# Exercise 2.4Z: Low-pass Influence with Synchronous Demodulation

Let us consider the same communication system as in Exercise 2.4. But this time, we will assume perfect frequency and phase synchronization for the synchronous demodulator $\rm (SD)$ .

The source signal $q(t)$, the transmitted signal $s(t)$ and the signal $b(t)$ in the synchronous demodulator before the low-pass filter are given as follows:

- $$q(t) = q_1(t) + q_2(t)\hspace{0.2cm}{\rm with }$$
- $$q_1(t) = 2\,{\rm V} \cdot \cos(2 \pi \cdot 2\,{\rm kHz} \cdot t)\hspace{0.05cm},$$
- $$q_2(t) = 1\,{\rm V} \cdot \sin(2 \pi \cdot 5\,{\rm kHz} \cdot t)\hspace{0.05cm},$$

- $$s(t) = q(t) \cdot \sin(2 \pi \cdot 50\,{\rm kHz} \cdot t)\hspace{0.05cm},$$
- $$b(t) = s(t) \cdot 2 \cdot \sin(2 \pi \cdot 50\,{\rm kHz} \cdot t)\hspace{0.05cm}.$$

The graph shows the source signal $q(t)$ at the top and the transmission signal $s(t)$ in the middle.

The sink signal $v(t)$ is shown at the bottom (purple waveform).

- This obviously does not match the source signal (blue dashed curve).
- The reason for this undesired result $v(t) ≠ q(t)$ could be a missing or wrongly dimensioned low-pass filter.

In the subtasks **(3)** and **(4)** , a "trapezoidal low-pass filter" is used, whose frequency response is as follows:

- $$H_{\rm E}(f) = \left\{ \begin{array}{l} \hspace{0.25cm}1 \\ \frac{f_2 -|f|}{f_2 -f_1} \\ \hspace{0.25cm} 0 \\ \end{array} \right.\quad \quad \begin{array}{*{10}c} {\rm{f\ddot{u}r}} \\ {\rm{f\ddot{u}r}} \\ {\rm{f\ddot{u}r}} \\ \end{array}\begin{array}{*{20}c} {\hspace{0.94cm}\left| \hspace{0.005cm} f\hspace{0.05cm} \right| < f_1,} \\ {f_1 \le \left| \hspace{0.005cm}f\hspace{0.05cm} \right| \le f_2,} \\ {\hspace{0.94cm}\left|\hspace{0.005cm} f \hspace{0.05cm} \right| > f_2.} \\ \end{array}$$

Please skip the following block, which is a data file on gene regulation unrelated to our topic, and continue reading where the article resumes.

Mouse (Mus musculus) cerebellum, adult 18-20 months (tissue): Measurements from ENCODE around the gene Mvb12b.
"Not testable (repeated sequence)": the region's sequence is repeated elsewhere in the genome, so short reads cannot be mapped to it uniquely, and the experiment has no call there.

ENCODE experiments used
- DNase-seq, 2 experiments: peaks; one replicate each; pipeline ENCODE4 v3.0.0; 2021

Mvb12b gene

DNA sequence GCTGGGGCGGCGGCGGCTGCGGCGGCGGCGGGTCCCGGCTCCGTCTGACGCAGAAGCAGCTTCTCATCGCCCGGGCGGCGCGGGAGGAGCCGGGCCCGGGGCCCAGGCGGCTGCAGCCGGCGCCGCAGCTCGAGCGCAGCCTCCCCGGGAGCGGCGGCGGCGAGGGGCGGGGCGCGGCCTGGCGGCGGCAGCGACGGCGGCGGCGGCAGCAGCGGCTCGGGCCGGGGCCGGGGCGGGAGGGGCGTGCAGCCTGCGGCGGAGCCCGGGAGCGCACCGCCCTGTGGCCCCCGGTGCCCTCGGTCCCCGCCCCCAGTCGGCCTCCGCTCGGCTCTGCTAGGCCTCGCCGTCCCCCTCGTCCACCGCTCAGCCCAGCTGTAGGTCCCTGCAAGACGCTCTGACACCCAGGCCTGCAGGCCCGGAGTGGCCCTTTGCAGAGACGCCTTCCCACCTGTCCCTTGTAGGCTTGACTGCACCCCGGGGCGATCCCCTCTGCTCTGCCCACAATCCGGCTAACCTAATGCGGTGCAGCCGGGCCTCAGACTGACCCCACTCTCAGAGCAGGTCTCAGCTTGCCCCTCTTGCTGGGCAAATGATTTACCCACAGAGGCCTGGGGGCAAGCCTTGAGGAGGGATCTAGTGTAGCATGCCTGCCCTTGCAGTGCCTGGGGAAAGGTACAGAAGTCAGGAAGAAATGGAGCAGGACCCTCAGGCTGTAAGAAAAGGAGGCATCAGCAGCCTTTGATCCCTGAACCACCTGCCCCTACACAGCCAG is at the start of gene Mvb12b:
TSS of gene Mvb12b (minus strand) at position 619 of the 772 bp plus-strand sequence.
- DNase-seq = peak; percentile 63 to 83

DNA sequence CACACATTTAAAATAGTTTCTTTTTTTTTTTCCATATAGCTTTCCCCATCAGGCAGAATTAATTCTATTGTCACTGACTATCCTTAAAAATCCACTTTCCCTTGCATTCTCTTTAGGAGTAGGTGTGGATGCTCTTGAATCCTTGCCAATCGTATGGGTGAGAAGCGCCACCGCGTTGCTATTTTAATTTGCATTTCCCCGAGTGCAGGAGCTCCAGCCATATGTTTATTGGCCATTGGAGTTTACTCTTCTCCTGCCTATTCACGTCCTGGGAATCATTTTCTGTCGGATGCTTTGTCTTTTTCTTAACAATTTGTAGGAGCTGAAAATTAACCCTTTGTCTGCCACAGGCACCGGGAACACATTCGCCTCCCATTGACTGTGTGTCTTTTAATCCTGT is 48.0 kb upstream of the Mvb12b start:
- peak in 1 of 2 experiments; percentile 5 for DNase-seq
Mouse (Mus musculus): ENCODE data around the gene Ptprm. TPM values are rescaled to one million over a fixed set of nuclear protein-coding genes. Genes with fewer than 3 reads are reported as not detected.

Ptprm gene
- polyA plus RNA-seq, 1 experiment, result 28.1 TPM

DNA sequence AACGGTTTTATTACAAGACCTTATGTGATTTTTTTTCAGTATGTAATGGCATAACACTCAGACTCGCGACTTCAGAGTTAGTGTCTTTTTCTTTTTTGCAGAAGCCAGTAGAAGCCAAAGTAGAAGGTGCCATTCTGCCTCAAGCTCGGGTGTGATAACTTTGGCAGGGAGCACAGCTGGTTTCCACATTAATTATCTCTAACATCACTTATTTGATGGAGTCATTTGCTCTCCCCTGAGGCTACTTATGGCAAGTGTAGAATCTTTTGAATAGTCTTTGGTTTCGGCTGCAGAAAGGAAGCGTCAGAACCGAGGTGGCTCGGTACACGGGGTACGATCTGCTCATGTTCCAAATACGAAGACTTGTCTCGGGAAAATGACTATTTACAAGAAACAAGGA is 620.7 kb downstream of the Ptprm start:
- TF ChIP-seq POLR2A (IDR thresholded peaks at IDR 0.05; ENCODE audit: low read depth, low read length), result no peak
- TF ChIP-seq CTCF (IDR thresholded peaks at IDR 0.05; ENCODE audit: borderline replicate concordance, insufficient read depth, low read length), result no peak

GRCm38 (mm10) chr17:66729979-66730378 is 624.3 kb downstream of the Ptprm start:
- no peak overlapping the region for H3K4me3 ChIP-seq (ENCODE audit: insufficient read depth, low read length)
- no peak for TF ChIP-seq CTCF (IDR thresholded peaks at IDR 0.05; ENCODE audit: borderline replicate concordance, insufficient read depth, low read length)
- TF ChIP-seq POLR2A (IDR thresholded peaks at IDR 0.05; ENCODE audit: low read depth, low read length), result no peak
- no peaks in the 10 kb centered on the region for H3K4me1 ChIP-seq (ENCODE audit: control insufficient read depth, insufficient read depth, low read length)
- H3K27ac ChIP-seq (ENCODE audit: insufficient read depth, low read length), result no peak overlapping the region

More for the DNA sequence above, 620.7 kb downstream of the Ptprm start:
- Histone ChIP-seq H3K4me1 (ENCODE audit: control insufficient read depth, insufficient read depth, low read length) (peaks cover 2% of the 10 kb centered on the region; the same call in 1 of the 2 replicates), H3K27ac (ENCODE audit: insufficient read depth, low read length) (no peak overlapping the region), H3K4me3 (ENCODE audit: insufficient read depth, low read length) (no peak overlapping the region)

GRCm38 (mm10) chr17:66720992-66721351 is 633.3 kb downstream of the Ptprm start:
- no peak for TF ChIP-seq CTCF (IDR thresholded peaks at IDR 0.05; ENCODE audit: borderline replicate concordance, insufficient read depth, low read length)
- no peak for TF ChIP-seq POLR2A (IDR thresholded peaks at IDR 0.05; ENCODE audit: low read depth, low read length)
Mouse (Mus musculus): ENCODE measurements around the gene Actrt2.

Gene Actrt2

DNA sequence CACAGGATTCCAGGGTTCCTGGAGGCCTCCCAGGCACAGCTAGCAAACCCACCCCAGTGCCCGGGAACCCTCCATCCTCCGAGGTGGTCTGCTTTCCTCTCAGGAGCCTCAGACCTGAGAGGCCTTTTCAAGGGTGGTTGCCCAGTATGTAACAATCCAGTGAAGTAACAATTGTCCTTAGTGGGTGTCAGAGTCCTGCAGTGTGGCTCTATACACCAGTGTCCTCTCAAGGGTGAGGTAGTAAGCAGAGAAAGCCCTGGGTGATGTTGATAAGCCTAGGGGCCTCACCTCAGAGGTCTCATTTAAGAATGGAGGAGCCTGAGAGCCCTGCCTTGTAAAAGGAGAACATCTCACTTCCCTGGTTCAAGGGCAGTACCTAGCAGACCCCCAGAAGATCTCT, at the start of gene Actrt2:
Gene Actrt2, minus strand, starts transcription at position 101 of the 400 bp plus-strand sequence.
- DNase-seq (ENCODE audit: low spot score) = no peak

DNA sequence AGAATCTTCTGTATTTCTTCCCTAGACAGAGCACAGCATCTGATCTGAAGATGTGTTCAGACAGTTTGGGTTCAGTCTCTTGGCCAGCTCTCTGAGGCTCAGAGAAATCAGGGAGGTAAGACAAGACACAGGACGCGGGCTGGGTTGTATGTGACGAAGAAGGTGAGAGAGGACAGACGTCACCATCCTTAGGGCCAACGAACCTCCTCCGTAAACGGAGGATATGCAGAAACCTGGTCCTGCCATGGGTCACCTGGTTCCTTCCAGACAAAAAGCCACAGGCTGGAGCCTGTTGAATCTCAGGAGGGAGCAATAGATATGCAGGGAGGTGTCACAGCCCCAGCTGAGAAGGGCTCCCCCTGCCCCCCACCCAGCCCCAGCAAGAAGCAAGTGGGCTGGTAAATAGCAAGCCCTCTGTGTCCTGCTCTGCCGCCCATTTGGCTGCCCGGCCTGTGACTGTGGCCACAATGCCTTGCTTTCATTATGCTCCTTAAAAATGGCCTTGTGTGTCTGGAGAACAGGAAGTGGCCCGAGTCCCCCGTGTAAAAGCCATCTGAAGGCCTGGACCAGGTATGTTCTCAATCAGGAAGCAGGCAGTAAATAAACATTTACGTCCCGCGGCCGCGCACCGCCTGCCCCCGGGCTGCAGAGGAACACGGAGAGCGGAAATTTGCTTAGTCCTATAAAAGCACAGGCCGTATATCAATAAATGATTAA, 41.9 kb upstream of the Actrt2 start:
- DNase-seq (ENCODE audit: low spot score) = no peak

Hints:

- This exercise belongs to the chapter Synchronous Demodulation.
- Particular reference is made to the page Block diagram and time domain representation.
- In contrast to Exercise 2.4 , $f_1$ and $f_2$ do not describe signal frequencies, but instead relate to the low-pass filter.

### Questions

### Solution

**(1)**

__The first statement__is correct:

- The sink signal $v(t)$ shown in the bottom graphic exactly matches the signal $b(t)$ given in the equation and thus also contains components around twice the carrier frequency.
- The filter $H_{\rm E}(f)$ is either missing completely or its upper cutoff frequency $f_2$ is too high.
- Regarding the lower cutoff frequency $f_1$, the only statement possible is that it is smaller than the smallest frequency $\text{(2 kHz)}$ occurring in the signal $b(t)$.
- Whether or not a DC component is removed by the filter is unclear, since such a component is not present in the signal $b(t)$.

**(2)** __Answers 1 and 3__ are correct:

- A prerequisite for distortion-free demodulation is that all spectral components up to a certain frequency $f_1$ are transmitted equally and as unattenuated as possible, and all components at frequencies $f > f_2$ are completely suppressed.
- The rectangular and trapezoidal low-pass filters satisfy this condition.

**(3)** It must be ensured that the $\text{5 kHz}$ component still lies in the passband:

- $$f_{\text{1, min}}\hspace{0.15cm}\underline{ =5 \ \rm kHz}.$$

**(4)** All spectral components in the vicinity of twice the carrier frequency – more precisely between $\text{95 kHz}$ and $\text{ 105 kHz}$ – must be completely suppressed:

- $$f_{\text{2, max}}\hspace{0.15cm}\underline{ =95 \ \rm kHz}.$$

- Otherwise nonlinear distortion would arise.

**(5)** __Answer 2__ is correct:

- The cutoff frequency} $f_{\rm G} = \text{ 4 kHz}$ would result in (linear) distortions, since the $\text{5 kHz}$ component would be cut off.
- The low-pass with cutoff frequency $f_{\rm G} = \text{6 kHz}$ is preferable, since with $f_{\rm G} = \text{10 kHz}$ more noise components would be superimposed on the signal $v(t)$.